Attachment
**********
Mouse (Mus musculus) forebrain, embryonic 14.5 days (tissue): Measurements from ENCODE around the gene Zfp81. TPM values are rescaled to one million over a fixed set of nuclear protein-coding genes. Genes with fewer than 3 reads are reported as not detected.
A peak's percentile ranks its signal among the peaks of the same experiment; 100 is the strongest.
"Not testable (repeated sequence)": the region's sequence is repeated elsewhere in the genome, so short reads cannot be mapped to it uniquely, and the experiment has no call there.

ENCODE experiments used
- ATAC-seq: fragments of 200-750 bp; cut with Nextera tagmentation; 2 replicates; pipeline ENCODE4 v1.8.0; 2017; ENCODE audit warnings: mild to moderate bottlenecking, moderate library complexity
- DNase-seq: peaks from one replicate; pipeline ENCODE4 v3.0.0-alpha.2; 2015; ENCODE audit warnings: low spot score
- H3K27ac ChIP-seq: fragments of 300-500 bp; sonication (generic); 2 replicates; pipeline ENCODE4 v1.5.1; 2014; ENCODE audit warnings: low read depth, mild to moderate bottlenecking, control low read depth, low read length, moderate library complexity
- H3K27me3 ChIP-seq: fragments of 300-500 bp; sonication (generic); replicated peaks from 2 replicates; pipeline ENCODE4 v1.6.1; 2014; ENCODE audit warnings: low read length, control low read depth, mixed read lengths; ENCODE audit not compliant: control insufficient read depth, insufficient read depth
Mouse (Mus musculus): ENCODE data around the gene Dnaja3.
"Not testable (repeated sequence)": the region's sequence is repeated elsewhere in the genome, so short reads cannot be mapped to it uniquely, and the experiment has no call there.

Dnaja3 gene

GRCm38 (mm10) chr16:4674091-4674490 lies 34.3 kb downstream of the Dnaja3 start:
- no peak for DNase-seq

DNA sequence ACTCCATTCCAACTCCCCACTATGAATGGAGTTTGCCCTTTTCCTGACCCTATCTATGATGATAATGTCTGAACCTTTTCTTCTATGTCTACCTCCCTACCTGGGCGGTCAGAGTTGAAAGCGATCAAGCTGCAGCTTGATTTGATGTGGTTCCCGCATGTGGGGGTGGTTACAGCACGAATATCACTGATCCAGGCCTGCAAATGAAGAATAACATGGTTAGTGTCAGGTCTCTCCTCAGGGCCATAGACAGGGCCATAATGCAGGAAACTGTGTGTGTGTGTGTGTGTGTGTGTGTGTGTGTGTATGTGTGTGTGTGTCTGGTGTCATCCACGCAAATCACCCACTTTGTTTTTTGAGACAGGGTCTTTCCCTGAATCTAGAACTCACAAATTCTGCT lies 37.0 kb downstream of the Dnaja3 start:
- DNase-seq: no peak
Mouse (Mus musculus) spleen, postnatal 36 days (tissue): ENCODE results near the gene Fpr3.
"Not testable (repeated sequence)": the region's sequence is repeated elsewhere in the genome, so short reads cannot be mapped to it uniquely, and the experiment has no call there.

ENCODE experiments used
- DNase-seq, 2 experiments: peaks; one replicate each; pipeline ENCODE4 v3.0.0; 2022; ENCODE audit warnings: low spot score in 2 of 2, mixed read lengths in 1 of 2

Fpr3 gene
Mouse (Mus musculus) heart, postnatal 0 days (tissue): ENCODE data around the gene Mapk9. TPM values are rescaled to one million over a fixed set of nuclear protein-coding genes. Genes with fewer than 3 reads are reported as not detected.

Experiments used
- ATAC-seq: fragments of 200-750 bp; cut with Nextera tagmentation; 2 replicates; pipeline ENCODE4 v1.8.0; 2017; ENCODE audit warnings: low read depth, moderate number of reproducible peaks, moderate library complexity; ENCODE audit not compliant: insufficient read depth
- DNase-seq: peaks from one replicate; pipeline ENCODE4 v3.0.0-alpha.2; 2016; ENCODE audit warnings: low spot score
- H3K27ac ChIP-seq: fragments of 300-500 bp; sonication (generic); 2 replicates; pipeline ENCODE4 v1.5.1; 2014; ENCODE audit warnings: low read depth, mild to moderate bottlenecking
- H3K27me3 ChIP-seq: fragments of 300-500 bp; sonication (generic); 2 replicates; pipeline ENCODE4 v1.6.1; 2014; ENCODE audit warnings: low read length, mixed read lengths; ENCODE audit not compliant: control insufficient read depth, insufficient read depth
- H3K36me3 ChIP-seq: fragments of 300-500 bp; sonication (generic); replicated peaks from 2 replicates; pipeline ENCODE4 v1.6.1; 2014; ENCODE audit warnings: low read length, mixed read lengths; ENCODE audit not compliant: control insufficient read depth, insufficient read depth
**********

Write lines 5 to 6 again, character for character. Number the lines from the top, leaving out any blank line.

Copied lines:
- ATAC-seq: fragments of 200-750 bp; cut with Nextera tagmentation; 2 replicates; pipeline ENCODE4 v1.8.0; 2017; ENCODE audit warnings: mild to moderate bottlenecking, moderate library complexity
- DNase-seq: peaks from one replicate; pipeline ENCODE4 v3.0.0-alpha.2; 2015; ENCODE audit warnings: low spot score